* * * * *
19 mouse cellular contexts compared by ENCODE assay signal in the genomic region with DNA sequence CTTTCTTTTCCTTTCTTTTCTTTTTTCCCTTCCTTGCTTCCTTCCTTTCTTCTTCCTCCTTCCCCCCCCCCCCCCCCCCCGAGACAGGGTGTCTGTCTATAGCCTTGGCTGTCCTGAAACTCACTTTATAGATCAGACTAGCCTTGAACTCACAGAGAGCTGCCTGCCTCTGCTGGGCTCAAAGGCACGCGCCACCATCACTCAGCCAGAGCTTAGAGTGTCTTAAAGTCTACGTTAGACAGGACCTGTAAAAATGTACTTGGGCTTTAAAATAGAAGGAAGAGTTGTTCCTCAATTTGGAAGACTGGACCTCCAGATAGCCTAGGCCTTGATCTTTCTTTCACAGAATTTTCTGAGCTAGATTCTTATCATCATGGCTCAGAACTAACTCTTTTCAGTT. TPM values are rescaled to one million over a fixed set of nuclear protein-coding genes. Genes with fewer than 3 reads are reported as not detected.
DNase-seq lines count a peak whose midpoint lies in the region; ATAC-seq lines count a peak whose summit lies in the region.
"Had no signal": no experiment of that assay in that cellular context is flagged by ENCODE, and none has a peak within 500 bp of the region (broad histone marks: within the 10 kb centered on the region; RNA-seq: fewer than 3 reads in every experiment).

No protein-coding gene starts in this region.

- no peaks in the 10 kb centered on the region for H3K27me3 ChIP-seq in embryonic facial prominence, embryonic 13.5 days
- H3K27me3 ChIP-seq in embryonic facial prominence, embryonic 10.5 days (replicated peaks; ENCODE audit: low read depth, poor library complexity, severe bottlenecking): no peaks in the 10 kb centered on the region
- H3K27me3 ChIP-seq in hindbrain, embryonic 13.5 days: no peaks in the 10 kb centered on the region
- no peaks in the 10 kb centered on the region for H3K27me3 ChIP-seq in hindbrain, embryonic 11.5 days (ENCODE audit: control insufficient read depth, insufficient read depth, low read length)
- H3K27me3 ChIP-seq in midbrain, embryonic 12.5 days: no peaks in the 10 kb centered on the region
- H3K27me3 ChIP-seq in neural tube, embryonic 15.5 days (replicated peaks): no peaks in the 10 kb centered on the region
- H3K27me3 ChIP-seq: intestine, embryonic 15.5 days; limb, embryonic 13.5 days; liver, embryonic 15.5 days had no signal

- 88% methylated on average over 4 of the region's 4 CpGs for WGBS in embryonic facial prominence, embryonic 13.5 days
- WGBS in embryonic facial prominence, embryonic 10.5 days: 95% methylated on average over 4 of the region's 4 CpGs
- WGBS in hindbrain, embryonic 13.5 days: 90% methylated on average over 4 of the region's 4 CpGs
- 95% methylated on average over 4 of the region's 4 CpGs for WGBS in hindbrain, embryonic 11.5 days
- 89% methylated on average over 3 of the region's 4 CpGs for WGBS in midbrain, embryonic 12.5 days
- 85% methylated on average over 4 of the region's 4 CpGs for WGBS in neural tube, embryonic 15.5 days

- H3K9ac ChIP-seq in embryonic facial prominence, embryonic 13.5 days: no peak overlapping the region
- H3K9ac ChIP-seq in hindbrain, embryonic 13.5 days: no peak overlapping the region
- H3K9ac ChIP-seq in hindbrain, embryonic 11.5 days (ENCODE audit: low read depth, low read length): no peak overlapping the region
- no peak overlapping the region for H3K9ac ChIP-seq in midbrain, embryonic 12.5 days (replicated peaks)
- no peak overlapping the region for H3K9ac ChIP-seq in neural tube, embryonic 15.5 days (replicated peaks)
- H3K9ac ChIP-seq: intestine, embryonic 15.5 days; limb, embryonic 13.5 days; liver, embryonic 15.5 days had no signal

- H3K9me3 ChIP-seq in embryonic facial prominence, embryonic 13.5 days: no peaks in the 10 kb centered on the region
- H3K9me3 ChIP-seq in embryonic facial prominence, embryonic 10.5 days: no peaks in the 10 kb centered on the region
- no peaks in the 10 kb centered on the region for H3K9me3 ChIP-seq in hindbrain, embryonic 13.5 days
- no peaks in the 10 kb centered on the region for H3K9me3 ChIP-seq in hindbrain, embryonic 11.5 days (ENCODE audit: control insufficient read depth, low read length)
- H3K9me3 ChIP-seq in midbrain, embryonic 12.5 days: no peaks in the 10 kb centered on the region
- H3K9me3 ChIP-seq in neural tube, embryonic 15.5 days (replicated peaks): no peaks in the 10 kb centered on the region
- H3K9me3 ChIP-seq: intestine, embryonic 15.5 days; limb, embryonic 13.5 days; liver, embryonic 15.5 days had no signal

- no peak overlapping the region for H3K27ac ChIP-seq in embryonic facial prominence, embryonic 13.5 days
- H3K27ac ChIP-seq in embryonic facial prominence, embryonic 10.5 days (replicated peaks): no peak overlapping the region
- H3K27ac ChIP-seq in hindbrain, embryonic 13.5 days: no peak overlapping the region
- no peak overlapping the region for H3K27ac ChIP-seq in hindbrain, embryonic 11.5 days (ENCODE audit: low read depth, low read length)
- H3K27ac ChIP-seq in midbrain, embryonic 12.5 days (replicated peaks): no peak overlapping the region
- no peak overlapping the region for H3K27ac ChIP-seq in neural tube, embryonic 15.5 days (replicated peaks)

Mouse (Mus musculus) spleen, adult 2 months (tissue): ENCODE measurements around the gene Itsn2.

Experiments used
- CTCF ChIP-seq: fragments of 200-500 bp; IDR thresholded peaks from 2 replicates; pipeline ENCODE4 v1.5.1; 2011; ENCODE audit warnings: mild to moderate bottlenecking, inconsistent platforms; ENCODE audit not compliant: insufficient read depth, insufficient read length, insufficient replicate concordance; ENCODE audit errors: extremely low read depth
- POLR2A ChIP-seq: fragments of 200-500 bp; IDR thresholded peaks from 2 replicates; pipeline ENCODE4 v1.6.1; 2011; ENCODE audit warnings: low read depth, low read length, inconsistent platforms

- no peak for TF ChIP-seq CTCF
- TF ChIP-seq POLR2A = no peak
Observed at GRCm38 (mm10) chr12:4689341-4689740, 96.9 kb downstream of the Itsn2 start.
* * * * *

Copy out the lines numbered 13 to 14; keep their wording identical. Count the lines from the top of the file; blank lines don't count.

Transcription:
- WGBS in embryonic facial prominence, embryonic 10.5 days: 95% methylated on average over 4 of the region's 4 CpGs
- WGBS in hindbrain, embryonic 13.5 days: 90% methylated on average over 4 of the region's 4 CpGs